Friday, July 29, 2005

I'm late! I'm late! For an Aaronovitch watching date!

God how did that happen? So excited about "Cohen Watch" that I took my eye off the ball. Sorry folks. Anyway, here tis.

The words "whistling" and "dark" come inexorably to mind throughout the first half of the column. Whether or not it's appropriate to be scared of bombs, it's a very personal thing and unlikely to be helped by statistics. Nobody was ever argued out of their fear and running up reams of statistics just raises the "precisely who are you trying to convince here?" question. But this is the introductory toccata familiar to all Aaro cols.

The meat of the col starts again with "The Grievance", dealt with admirably by RK last week. The Derridean absence of Iraq is absolutely palpable here; in a week when MI5, Chatham House, the Muslims, the police, the Americans and Tony Blair are all saying "have you heard? the Muslims are angry about Iraq!", Decent Dave feels obliged to pretend that they're aggrieved about, well, "stuff".

Also in the "dogs that don't bark" category is this sentence:

"And why do sensible journalists fail to distinguish between men like the interesting and intelligent Tariq Ramadan on the one hand, and clerical fascists such as Omar Bakri Mohammad and Abu Qatada on the other? "

Abu Who? I had to look him up. I would bet dirhams to doughnuts[1] that when this sentence was drafted, it contained a reference to Sheikh Yusuf al-Qaradawi, who is not exactly "interesting and intelligent" on the one hand, not exactly innocent of being a "clerical fascist" on the other, but who withal is not an apologist for terror or an expansionist jihadi like OBM and Qatada. I think that Decent was originally prepared to draw a distinction between pro- and anti-terror Muslim extremists but realised that it might put him on the wrong side with a few of the other Decents and stir up animosity in the Decent camp, so we are left without the benefit of Aaro's thoughts on the most controversial recent invitee to these shores. Party line, Dave, party line.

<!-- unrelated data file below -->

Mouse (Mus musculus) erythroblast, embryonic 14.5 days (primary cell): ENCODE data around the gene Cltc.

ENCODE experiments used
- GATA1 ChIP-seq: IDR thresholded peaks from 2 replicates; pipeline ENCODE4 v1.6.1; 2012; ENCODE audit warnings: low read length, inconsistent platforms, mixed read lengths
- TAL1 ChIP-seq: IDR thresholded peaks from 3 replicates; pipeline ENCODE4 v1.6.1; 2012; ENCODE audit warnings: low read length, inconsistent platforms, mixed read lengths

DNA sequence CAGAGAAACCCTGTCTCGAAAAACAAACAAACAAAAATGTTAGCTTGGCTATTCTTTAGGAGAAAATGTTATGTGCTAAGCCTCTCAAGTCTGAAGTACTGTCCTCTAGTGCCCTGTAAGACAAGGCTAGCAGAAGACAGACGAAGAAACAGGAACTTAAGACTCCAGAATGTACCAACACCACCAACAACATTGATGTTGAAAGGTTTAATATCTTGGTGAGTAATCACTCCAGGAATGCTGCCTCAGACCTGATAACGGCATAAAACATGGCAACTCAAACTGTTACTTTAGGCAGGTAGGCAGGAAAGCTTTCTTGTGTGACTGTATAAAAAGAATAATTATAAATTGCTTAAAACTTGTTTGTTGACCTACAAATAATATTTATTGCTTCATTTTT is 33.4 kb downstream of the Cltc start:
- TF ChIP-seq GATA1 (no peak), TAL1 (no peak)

(for those of our critics who don't understand why we bother with "Aaronovitch Watch", this sort of thing is exactly why. If you're watching Melanie Philips, say, then you can be pretty sure that everything she has to say is right there on the page, and that all of it is crap. It's precisely because Aaro is a bit better than that, that he's worth "watching". In between the more reasonable and sensible bits are little asides and lacunae which pass by the ordinary paying punter, but which a trained Aaronovologist can recognise as the shimmies and shakes of an emerging party line.)

There is also a clear subtext to the assertion that, to coin a snappy phrase of one of the heroes of the Decent Left "There Is No Such Thing As (Muslim) Community". Again with the combination of part sound common sense (self-appointed "community leaders" are almost always wankers, whether they're endorsing murders in Israel or inviting you to sign a petition about planning regs) and part sneaky little pawn moves aimed at advancing an agenda. The implication here is that all those people you see on television saying "Muslims are angry about Iraq" have no real idea, so it's quite probably not true that Muslims are angry about Iraq.

But one wouldn't want to be too hard on this col. It's really not bad (god that "new era of mutual respect" I was blithering about while shellshocked is beginning! Bring on Cohen and the Three Minute Hate!). Dave's ostensible central theme is that we all, including newspaper pundits, know much less than we think and should pass a self-denying ordinance against drawing conclusions from no facts about situations about which we know fuck-all. Yeah, preach it bro. And Dave's real central theme, which I would argue is underlying almost all the Times columns, and quite possibly those Guardian cols written after the doctor's visit which prompted the fat camp article, is summed up well in the fourth paragraph from the end.

"The vulnerability, the fallibility".

Livejournal moment:
Currently listening to:

"The future's uncertain, the end is always near" - Roadhouse Blues, The Doors

"Well my friends are gone and my hair is grey; I ache in the places where I used to play" - Tower of Song, Leonard Cohen.

Gonna start making a "Sound of Aaronovitch" compilation album.




[1]Depending on the exchange rate; possibly I mean doughnuts to dirhams.

1 Comments:

Blogger Chris Brooke said...

I still have a 100 dirham note in my wallet kicking around from last year's trip to Morocco (to visit the archaeologists at Volubilis), so if anyone can tell me how many doughnuts I can swap it for, that'd be useful.

(I've also got a 1 Libyan dinar note, from earlier in the year, which might get me another doughnut, or maybe an eclair.)

7/29/2005 07:35:00 PM  

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